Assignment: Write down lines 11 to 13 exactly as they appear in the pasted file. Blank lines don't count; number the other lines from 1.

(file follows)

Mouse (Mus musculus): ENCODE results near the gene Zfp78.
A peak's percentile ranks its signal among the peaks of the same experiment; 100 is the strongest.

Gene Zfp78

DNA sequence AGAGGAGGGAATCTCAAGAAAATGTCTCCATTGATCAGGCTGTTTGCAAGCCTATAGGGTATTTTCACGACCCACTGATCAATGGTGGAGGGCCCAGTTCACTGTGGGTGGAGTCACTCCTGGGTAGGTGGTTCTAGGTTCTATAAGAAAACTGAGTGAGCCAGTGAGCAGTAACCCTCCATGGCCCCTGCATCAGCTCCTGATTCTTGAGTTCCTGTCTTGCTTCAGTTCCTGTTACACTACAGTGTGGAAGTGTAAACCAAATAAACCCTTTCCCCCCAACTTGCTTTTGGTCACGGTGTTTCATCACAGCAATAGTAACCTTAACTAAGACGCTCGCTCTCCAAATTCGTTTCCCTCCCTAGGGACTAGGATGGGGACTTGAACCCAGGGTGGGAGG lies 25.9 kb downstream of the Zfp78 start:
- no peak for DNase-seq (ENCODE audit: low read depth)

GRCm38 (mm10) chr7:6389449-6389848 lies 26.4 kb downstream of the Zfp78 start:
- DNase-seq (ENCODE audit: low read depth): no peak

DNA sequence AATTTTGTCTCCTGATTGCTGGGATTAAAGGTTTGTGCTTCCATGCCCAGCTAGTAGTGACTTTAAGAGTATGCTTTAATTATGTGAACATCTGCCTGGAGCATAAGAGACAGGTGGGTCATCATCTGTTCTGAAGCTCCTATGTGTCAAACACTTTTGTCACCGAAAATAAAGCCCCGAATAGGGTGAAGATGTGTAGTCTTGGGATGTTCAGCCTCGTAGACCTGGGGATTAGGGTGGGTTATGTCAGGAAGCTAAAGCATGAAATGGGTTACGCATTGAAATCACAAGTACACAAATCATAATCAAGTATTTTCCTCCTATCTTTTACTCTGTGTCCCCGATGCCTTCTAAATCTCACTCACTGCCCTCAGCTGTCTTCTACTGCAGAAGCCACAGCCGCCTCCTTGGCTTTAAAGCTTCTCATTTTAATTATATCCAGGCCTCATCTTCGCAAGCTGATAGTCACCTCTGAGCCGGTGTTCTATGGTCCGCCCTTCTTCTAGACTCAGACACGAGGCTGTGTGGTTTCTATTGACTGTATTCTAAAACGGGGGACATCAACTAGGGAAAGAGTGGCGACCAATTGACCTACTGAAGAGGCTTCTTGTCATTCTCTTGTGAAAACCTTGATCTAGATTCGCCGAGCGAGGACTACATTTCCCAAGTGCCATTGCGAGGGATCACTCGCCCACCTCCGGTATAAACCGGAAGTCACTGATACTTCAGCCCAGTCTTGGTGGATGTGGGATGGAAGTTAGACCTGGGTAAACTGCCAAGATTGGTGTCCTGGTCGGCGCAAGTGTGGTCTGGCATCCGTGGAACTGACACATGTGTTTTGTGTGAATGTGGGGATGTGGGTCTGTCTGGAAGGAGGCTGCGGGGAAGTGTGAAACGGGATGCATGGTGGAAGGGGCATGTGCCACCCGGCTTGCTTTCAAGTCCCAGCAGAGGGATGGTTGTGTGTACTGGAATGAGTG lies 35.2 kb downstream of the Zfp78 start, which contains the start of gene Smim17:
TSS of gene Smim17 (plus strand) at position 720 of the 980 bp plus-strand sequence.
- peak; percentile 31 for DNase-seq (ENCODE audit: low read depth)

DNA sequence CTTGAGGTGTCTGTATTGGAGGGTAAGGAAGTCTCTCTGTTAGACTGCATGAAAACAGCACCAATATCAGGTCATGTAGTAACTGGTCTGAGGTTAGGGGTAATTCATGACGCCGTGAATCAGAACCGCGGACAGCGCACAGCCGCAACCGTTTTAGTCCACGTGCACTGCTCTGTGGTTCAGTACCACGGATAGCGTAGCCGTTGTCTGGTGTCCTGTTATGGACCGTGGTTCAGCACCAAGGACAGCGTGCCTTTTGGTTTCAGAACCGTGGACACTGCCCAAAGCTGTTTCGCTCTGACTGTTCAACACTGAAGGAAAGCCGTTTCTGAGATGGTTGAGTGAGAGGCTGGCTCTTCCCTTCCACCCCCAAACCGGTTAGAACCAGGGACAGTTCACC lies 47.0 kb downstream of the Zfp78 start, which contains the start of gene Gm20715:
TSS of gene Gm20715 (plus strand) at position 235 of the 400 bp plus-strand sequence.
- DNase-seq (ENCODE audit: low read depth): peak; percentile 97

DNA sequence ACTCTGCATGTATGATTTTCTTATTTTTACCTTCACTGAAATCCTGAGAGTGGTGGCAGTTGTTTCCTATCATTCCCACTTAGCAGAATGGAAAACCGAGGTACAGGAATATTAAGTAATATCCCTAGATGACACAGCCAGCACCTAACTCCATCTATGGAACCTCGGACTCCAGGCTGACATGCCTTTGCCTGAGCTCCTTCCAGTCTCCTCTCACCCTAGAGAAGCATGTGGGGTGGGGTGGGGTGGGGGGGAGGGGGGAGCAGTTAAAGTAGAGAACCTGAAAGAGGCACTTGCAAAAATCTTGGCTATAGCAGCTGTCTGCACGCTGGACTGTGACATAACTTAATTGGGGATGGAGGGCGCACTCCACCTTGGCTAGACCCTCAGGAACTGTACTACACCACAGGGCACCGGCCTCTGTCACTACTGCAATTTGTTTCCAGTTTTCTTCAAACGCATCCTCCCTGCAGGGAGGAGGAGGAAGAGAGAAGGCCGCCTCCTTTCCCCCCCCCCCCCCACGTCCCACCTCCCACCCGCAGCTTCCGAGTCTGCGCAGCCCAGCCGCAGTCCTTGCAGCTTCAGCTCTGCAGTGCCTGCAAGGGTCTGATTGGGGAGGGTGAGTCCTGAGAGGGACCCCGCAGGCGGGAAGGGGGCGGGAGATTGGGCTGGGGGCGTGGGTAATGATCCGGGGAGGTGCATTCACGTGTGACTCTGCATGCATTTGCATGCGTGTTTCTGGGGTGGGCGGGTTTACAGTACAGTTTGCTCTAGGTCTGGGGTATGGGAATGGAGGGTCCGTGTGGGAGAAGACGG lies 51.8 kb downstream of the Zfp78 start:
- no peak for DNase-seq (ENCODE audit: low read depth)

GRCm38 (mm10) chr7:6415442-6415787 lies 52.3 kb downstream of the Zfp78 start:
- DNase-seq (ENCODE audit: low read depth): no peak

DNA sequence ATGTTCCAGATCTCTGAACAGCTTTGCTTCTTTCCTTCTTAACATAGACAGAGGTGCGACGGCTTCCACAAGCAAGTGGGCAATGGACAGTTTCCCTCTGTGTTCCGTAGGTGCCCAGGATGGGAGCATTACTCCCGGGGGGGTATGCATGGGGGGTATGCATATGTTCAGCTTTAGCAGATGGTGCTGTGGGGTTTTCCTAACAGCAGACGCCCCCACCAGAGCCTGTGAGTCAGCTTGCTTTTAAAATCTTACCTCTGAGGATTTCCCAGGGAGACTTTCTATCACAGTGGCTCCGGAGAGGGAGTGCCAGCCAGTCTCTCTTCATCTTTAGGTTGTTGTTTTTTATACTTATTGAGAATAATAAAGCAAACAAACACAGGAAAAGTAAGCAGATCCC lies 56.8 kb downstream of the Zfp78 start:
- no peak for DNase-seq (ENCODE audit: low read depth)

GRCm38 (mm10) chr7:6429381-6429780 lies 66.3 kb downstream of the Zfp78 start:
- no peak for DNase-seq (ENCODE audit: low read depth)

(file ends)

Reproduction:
DNA sequence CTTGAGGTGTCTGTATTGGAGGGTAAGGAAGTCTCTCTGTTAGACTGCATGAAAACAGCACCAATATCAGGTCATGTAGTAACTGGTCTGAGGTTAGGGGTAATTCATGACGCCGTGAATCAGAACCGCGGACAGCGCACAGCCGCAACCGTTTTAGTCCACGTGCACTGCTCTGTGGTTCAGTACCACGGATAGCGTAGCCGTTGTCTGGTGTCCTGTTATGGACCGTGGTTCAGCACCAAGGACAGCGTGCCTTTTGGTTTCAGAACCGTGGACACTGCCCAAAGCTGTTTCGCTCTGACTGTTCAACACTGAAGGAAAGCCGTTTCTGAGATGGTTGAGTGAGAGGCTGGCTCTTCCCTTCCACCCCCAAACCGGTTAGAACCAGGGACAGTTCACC lies 47.0 kb downstream of the Zfp78 start, which contains the start of gene Gm20715:
TSS of gene Gm20715 (plus strand) at position 235 of the 400 bp plus-strand sequence.
- DNase-seq (ENCODE audit: low read depth): peak; percentile 97